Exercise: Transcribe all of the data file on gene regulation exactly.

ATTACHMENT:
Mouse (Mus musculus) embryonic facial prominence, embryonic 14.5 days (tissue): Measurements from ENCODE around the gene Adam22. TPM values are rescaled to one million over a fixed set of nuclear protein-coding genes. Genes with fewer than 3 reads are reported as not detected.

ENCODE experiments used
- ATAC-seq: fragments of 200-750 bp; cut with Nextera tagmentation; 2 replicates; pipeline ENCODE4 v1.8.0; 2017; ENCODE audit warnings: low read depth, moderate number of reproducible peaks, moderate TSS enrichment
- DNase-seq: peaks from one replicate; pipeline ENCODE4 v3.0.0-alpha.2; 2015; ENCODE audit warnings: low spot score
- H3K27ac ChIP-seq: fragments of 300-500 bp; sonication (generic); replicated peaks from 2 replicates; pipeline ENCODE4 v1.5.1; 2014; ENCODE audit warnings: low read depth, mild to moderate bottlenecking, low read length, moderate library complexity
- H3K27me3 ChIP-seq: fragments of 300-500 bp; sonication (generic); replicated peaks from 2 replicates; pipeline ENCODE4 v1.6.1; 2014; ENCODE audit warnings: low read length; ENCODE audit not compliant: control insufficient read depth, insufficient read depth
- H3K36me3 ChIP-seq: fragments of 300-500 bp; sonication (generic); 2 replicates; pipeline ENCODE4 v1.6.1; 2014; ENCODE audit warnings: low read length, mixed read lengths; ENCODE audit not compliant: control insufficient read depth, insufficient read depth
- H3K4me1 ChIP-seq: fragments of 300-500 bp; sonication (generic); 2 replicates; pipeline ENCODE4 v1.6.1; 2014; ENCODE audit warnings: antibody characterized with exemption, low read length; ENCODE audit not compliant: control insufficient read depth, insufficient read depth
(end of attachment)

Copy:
Mouse (Mus musculus) embryonic facial prominence, embryonic 14.5 days (tissue): Measurements from ENCODE around the gene Adam22. TPM values are rescaled to one million over a fixed set of nuclear protein-coding genes. Genes with fewer than 3 reads are reported as not detected.

ENCODE experiments used
- ATAC-seq: fragments of 200-750 bp; cut with Nextera tagmentation; 2 replicates; pipeline ENCODE4 v1.8.0; 2017; ENCODE audit warnings: low read depth, moderate number of reproducible peaks, moderate TSS enrichment
- DNase-seq: peaks from one replicate; pipeline ENCODE4 v3.0.0-alpha.2; 2015; ENCODE audit warnings: low spot score
- H3K27ac ChIP-seq: fragments of 300-500 bp; sonication (generic); replicated peaks from 2 replicates; pipeline ENCODE4 v1.5.1; 2014; ENCODE audit warnings: low read depth, mild to moderate bottlenecking, low read length, moderate library complexity
- H3K27me3 ChIP-seq: fragments of 300-500 bp; sonication (generic); replicated peaks from 2 replicates; pipeline ENCODE4 v1.6.1; 2014; ENCODE audit warnings: low read length; ENCODE audit not compliant: control insufficient read depth, insufficient read depth
- H3K36me3 ChIP-seq: fragments of 300-500 bp; sonication (generic); 2 replicates; pipeline ENCODE4 v1.6.1; 2014; ENCODE audit warnings: low read length, mixed read lengths; ENCODE audit not compliant: control insufficient read depth, insufficient read depth
- H3K4me1 ChIP-seq: fragments of 300-500 bp; sonication (generic); 2 replicates; pipeline ENCODE4 v1.6.1; 2014; ENCODE audit warnings: antibody characterized with exemption, low read length; ENCODE audit not compliant: control insufficient read depth, insufficient read depth